Until recently, Showtime’s Shameless had been dismissed by many as a guilty pleasure. Most likely distracted by the miserably hedonistic Gallagher patriarch, both viewers and critics missed some of the deeper moments that the show delivered in its first three seasons. However, with its fourth season, Shameless has made it nearly impossible not to notice […]
Until recently, Showtime’s Shameless had been dismissed by many as a guilty pleasure. Most likely distracted by the miserably hedonistic Gallagher patriarch, both viewers and critics missed some of the deeper moments that the show delivered in its first three seasons. However, with its fourth season, Shameless has made it nearly impossible not to notice the groundbreaking stories they are telling.
Arguably the most compelling arc has been the development of Mickey Milkovich. With Mickey the writers have created a gay character unlike any we’ve seen before. In doing so they have changed our collective understanding of the range of gay experience. They’ve explored the topic in the form of a tough guy criminal who doesn’t take shit from anyone in the context of poverty, abuse, and fear. Mickey is far from the typical portrayal of a young gay man, even a closeted one. This character has shattered the image of flamboyance and femininity and provided insight into the depths of self-loathing that can exist in boys who have been raised to hate themselves. Since Mickey’s coming out episode aired on March 30, there has been much praise for this remarkably enlightening portrayal of the journey to personal freedom.
Breaking down stereotypes and bringing truth to the human experience is one of the most important things a television show can do. For better or worse, Shameless has set a precedent of skillfully telling the kind of story that has the power to destroy stigmas. As season four wrapped up with Ian in the throes of a depressive episode, Shameless again finds itself in the position to shine some light on an oft-misrepresented group.
In the weeks since the finale aired I’ve been following the audience reaction to Ian’s probable diagnosis. What I’ve learned is that many people expect that the Ian and Mickey relationship is doomed. Reading through the fan response online has revealed that a large number of viewers assume that Ian’s bipolar disorder means he will need to be institutionalized. Monica, the Gallagher mother, also suffers from the disorder and has required hospitalization several times. As Fiona and Mickey discussed Ian’s symptoms she warned him that this was a real possibility. And while it is true that such measures are sometimes necessary for people with mental illness, it is far more common to receive outpatient care while continuing to lead a fulfilling life.
I recognize that this is television and it is necessary to create obstacles for characters to overcome. But I believe that throwing Ian in a hospital and using that as the basis for Ian and Mickey’s season 5 struggles would be a missed opportunity. People suffering from mental illness are among the most misunderstood and poorly represented. Creating this storyline and using it to reinforce the image of a crazy person on a psych ward would be an unfortunate turn for a show that has done such a tremendous job showing sensitivity and sophistication in their treatment of those who desperately need real understanding. Just as Mickey Milkovich has been lauded as the “anti-Kurt Hummel,” Ian Gallagher could come to be seen as the anti-Carrie Mathison: a character who dutifully takes his medicine without complaining how it makes him feel dull, and commits to keeping himself healthy with the same fervor and discipline that he once reserved for his ROTC training.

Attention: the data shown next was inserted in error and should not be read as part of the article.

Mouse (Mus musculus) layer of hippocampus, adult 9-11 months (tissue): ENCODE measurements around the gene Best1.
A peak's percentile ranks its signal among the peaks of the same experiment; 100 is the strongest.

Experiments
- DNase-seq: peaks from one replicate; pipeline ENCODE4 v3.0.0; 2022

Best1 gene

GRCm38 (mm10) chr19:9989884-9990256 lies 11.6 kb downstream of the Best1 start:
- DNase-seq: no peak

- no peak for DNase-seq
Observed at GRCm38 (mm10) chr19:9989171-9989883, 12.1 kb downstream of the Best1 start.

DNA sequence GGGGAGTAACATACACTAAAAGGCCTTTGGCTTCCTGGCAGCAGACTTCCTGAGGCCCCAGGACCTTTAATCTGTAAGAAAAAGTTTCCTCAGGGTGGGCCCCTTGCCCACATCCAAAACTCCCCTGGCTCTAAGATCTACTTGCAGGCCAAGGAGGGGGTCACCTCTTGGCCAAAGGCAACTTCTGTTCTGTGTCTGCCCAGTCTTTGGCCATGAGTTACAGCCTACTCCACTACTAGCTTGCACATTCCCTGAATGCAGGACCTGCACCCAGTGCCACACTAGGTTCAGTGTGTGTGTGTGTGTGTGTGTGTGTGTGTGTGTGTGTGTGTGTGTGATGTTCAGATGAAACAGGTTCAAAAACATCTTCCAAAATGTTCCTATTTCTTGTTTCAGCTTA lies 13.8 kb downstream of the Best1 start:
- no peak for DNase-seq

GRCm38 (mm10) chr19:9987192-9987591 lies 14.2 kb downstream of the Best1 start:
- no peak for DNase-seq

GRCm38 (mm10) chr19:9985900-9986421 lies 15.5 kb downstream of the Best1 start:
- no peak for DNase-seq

My sincere hope is that the Shameless writers are able to do here what they have proven they do best: strike a balance. Find a way to make Ian and Mickey’s story poignant and complex while also showing that mental illness can be managed without inpatient care. Allowing the viewing public to see a person with bipolar disorder successfully navigate his relationships and responsibilities would be an incredible way to influence the conversation surrounding mental illness.
Shameless took a turn in season four. It graduated from simply shocking to shockingly significant. With Ian, Season 5 has the potential to continue to grow with stories that break the mold. I look forward to seeing how the people who gave us the brave wonderfully nuanced Mickey Milkovich handle this next important chapter.
Written By Tamar Barbash, @writerTQB.
Mendie is currently working towards her degree in Communications. When she isn't in class or working on Shameless News she is busy thinking of ways to take over the world. She also writes for @ScreenFad because she loves writing, good TV, and writing about good TV. You may contact her at email@example.com for questions concerning content, submission ideas, press releases and/or setting up interviews.